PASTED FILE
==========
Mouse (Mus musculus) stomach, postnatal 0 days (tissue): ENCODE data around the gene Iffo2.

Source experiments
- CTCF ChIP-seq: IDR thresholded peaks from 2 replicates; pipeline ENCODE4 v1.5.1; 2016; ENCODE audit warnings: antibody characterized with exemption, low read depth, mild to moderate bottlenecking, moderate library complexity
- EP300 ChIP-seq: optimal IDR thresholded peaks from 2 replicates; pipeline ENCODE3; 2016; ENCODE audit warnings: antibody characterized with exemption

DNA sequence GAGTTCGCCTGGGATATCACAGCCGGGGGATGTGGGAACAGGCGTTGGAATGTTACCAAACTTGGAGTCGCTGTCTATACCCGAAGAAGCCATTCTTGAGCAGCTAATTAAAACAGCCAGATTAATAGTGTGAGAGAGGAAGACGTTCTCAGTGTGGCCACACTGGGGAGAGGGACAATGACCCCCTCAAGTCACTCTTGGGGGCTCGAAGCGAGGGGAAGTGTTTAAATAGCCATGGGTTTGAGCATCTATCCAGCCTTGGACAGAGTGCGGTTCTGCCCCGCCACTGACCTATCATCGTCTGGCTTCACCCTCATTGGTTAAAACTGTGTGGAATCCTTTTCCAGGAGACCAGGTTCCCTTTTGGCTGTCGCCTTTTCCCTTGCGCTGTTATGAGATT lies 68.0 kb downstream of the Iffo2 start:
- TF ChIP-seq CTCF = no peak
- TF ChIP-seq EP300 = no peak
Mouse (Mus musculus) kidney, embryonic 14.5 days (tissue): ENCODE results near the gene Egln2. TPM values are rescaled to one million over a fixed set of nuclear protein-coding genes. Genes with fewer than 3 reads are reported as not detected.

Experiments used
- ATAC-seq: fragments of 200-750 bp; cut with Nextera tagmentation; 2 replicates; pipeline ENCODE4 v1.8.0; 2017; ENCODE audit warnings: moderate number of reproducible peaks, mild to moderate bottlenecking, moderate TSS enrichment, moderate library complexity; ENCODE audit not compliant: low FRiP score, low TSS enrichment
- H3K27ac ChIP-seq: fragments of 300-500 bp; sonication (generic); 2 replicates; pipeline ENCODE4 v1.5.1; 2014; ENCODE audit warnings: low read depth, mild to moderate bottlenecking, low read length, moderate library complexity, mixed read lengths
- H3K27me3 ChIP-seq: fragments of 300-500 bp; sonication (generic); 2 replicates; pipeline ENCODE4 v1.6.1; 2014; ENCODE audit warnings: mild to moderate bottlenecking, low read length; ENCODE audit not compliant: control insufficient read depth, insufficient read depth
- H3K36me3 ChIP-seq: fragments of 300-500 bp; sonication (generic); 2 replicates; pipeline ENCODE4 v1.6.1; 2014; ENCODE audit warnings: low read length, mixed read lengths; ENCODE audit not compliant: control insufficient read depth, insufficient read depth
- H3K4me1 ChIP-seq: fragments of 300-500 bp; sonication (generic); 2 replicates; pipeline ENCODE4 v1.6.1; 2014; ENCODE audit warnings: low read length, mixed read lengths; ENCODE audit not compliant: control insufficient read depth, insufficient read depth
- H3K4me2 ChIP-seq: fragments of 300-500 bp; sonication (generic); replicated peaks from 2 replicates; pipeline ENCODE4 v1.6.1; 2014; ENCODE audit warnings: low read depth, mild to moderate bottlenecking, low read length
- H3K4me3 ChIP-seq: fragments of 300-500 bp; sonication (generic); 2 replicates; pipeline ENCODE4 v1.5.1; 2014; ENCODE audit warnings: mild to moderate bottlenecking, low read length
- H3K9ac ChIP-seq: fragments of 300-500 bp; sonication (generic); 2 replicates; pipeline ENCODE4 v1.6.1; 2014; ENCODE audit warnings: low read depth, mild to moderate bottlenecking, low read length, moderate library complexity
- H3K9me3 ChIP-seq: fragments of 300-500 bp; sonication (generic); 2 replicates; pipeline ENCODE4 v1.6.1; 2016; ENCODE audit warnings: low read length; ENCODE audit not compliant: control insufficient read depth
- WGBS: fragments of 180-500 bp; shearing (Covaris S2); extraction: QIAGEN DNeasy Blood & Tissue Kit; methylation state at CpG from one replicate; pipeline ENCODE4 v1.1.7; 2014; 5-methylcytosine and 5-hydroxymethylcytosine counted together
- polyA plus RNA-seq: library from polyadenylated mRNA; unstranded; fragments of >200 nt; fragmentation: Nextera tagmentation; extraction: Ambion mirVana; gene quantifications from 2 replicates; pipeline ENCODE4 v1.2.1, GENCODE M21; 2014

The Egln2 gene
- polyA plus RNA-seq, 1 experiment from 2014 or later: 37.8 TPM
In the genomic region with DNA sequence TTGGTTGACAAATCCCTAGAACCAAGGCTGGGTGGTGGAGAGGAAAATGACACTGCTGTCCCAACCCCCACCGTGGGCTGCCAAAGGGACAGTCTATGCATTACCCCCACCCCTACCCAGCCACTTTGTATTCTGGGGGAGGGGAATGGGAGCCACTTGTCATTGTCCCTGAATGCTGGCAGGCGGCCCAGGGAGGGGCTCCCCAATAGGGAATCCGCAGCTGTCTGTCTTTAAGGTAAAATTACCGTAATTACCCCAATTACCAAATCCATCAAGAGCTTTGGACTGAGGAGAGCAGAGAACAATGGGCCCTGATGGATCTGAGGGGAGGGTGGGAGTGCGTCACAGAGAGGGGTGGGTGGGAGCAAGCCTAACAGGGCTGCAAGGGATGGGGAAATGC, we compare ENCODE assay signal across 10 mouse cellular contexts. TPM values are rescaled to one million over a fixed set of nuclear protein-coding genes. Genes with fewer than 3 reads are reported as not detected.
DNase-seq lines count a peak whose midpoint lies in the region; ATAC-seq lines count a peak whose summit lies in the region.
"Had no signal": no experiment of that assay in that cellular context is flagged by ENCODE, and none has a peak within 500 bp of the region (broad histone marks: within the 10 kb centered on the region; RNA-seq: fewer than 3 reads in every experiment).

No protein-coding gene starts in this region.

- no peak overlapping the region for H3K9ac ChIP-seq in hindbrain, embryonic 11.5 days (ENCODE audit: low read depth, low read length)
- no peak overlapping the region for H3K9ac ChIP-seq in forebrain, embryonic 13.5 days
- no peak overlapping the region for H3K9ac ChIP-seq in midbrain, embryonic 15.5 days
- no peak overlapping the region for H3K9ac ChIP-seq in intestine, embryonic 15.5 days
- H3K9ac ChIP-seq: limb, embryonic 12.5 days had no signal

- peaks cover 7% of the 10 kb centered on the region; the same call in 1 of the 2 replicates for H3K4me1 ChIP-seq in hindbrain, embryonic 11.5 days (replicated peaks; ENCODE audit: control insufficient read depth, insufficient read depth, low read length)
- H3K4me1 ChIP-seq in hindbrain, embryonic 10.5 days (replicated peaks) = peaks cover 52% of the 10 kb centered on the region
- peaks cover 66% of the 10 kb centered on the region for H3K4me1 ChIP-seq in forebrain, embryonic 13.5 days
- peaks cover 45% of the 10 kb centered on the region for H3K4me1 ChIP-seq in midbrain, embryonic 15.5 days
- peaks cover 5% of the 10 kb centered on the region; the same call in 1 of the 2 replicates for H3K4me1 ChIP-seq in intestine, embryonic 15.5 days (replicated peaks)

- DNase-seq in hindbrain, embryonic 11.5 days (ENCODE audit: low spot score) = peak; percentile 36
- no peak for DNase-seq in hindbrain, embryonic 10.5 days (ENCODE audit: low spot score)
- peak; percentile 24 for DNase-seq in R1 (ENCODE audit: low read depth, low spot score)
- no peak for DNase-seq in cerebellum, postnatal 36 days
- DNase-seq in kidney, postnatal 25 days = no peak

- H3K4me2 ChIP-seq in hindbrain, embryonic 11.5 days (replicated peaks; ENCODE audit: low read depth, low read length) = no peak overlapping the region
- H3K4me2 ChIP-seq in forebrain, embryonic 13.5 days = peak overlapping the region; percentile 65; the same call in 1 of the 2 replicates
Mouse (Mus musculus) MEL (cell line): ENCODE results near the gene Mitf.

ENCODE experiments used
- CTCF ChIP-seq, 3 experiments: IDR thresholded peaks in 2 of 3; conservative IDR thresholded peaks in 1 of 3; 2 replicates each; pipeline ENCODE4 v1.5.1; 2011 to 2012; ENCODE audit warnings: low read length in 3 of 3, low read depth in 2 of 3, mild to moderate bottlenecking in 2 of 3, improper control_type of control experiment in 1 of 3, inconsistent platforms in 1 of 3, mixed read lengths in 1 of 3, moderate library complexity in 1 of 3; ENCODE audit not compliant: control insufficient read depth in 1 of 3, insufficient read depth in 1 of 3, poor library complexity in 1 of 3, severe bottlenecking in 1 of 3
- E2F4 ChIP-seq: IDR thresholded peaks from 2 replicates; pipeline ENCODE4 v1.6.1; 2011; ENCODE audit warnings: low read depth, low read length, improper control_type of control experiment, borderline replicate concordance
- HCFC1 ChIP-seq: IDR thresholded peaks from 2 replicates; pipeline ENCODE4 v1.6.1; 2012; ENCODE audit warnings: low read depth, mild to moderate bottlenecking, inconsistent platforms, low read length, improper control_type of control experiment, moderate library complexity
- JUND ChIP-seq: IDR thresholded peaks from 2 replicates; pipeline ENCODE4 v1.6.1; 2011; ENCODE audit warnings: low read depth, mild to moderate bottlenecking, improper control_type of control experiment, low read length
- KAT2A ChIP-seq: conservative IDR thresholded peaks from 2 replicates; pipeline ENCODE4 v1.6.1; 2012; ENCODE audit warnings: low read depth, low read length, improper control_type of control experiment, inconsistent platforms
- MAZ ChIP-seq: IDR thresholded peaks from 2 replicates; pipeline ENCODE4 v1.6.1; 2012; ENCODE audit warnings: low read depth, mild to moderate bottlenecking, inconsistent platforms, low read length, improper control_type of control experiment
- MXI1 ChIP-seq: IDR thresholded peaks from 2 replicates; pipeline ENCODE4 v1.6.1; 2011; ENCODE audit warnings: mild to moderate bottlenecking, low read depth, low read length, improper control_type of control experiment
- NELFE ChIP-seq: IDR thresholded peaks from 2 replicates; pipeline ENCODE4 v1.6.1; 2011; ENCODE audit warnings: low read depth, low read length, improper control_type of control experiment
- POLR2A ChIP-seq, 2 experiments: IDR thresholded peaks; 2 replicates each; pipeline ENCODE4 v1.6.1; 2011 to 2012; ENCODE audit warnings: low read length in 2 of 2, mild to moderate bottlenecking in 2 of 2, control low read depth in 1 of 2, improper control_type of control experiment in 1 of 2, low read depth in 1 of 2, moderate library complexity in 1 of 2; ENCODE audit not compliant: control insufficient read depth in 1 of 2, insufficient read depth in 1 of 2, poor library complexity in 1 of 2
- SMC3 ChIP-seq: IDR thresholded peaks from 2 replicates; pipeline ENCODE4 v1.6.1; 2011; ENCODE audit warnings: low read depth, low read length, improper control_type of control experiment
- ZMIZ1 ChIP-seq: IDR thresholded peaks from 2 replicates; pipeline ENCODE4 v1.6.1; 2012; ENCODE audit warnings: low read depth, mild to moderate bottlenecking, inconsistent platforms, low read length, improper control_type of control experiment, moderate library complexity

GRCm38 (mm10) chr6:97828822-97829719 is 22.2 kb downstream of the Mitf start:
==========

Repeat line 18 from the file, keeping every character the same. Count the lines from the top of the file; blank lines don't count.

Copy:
- H3K9me3 ChIP-seq: fragments of 300-500 bp; sonication (generic); 2 replicates; pipeline ENCODE4 v1.6.1; 2016; ENCODE audit warnings: low read length; ENCODE audit not compliant: control insufficient read depth